OKLAHOMA CITY (KFOR) – Tuesday is election day and before you head to the polls, you need to be aware that there may be major changes to where you vote and what you vote for.

Redistricting has changed a number of Oklahomans’ polling places and districts.

Many Oklahomans are accustomed to their voting routine, same polling place, same districts every time, but this election may catch you off guard.

“It is the first statewide election since the completion of redistricting,” said Paul Ziriax, Secretary of the Oklahoma State Election Board. “So a number of people are in new districts. Even if you think you know where you go to vote, even if you voted at the school elections in April, it is possible that it may have changed for this election.”

State officials don’t want you to face this issue on election day, so they’re urging everyone to check for changes ahead of time.

“The easiest way to do that is on the Oklahoma Voter Portal on the state election board website that’s Oklahoma.gov/elections,” Ziriax said. 

This information is also on your voter ID card.

Finally, if you see something, say something.

“If you see something that concerns you at your polling place, the first thing you should do is notify your precinct inspector,” Ziriax said. “If you don’t do that, then definitely contact your county election board.”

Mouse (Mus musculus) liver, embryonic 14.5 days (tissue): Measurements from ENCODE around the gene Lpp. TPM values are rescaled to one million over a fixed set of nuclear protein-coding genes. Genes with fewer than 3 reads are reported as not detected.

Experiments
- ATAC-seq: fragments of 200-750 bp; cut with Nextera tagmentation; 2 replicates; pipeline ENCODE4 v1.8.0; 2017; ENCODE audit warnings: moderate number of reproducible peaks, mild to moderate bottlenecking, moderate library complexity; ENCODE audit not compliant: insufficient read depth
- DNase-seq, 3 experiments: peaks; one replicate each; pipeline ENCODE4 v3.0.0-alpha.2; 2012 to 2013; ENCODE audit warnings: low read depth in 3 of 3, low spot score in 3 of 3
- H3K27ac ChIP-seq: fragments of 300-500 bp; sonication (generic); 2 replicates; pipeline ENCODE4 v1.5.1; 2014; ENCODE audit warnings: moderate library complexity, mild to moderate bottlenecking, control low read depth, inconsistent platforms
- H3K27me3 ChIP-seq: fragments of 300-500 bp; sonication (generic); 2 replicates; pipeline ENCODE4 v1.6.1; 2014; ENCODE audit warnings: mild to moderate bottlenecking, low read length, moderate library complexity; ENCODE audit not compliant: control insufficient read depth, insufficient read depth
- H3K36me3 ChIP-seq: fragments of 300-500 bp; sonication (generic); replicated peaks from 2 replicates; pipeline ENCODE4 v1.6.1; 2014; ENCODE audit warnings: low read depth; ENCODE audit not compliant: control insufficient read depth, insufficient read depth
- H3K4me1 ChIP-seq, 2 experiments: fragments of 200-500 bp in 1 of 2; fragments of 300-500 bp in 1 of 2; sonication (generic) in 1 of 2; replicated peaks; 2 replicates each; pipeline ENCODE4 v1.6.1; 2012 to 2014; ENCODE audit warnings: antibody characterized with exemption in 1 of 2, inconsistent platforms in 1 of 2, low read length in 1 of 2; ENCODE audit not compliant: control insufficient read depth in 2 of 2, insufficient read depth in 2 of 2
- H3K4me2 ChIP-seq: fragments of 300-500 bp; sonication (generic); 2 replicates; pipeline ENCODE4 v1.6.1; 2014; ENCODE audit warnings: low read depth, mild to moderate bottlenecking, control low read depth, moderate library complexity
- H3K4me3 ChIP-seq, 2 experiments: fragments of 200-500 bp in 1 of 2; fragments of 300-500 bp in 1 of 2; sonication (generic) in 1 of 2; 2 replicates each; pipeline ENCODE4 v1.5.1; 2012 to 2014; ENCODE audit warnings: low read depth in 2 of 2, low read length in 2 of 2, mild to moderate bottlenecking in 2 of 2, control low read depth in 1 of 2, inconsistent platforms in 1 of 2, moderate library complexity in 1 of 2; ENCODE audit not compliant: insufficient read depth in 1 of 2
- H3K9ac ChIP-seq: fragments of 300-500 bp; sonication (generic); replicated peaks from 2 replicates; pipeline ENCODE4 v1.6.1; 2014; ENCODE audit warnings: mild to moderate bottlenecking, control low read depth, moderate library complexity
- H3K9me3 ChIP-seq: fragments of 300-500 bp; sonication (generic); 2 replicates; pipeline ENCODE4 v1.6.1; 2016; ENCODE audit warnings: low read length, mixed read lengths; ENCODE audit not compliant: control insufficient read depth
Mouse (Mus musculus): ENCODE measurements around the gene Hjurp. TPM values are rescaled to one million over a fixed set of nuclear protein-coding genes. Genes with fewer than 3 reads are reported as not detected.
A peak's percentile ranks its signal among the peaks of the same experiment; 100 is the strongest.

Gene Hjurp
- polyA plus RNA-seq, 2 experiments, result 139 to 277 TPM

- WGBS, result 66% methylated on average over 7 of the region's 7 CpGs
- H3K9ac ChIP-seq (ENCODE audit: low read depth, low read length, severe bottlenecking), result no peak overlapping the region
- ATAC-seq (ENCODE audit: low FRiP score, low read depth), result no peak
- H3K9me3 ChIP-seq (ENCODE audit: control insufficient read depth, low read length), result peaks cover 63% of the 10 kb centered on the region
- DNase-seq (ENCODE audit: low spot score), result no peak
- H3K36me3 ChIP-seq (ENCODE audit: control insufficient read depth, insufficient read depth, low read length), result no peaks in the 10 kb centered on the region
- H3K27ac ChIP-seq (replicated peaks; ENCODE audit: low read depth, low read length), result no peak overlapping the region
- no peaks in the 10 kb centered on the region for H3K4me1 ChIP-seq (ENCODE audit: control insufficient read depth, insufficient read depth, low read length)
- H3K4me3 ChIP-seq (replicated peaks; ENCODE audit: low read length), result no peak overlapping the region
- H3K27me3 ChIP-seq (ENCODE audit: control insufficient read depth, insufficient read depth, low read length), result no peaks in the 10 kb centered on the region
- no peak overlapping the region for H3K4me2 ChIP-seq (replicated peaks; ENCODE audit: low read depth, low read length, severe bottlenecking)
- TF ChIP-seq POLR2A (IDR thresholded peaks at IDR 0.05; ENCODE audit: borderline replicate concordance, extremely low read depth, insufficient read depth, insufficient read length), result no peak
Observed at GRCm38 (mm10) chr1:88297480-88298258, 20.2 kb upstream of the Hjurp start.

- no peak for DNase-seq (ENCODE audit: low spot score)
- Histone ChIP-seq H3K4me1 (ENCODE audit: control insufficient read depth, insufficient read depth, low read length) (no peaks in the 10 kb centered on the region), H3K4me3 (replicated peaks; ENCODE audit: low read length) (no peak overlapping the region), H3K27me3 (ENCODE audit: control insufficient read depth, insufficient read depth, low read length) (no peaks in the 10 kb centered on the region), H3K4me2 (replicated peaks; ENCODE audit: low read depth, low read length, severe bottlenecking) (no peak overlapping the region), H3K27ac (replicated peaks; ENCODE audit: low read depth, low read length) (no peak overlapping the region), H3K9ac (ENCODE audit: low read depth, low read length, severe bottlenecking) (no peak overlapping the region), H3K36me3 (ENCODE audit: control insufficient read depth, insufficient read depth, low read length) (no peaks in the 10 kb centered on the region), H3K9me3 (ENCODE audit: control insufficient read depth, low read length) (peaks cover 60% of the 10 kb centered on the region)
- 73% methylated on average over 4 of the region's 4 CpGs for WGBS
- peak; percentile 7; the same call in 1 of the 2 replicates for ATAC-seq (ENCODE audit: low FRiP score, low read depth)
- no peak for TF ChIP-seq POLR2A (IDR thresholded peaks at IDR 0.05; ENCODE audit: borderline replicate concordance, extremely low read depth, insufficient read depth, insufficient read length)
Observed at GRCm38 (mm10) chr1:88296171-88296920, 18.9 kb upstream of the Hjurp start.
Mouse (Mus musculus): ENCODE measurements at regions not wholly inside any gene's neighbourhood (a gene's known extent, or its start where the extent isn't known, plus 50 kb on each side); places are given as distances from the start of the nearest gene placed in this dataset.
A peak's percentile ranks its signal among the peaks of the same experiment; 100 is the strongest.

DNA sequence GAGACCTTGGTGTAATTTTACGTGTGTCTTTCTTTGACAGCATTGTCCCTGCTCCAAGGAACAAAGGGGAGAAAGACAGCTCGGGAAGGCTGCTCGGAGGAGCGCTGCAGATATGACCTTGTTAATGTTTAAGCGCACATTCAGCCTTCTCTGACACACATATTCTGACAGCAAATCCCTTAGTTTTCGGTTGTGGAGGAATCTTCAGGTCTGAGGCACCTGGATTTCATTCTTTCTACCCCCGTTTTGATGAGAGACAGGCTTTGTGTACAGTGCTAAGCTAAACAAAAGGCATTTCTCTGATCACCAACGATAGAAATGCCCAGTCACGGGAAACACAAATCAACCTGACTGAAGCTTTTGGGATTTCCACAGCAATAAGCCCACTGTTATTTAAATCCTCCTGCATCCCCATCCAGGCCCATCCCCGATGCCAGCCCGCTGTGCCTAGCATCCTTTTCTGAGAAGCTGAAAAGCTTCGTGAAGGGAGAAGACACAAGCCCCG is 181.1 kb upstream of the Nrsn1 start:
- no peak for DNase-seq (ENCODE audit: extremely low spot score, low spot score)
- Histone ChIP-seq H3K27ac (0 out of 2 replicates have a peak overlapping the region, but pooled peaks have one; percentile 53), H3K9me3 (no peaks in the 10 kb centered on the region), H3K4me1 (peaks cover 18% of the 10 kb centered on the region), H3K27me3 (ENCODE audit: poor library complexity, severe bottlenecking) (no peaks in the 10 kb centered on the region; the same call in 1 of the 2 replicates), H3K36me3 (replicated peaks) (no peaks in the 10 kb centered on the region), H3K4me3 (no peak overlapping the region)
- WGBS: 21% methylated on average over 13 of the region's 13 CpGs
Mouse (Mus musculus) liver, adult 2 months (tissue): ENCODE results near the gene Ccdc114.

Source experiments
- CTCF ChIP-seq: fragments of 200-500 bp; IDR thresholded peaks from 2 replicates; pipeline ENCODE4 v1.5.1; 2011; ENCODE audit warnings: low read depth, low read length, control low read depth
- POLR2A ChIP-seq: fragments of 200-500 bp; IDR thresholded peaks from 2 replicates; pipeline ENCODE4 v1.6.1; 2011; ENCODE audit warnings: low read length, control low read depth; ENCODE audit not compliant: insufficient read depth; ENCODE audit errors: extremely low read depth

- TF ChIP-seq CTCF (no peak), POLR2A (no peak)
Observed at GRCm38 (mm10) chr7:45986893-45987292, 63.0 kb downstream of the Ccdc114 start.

Election officials warn that rumors and false reports spread like wildfire on social media.

“We’ve also seen a lot of, to be perfectly honest, conspiracy theories out there,” Ziriax said. “Everything from claims that there are thousands and thousands of phantom voters, even claims that voting devices don’t count ballots, they use algorithms to determine who wins elections. And unfortunately, some people believe this stuff. I know it sounds crazy when you say it out loud, but there are a small number of voters who probably truly believe these things are true even though they’re not.” 

You do need one form of ID to vote, whether it is a government photo ID or your voter ID card.

If your polling place or district changed, you likely received a new voter ID this year but thousands were returned to sender.

That’s likely because voters moved and didn’t notify the election board.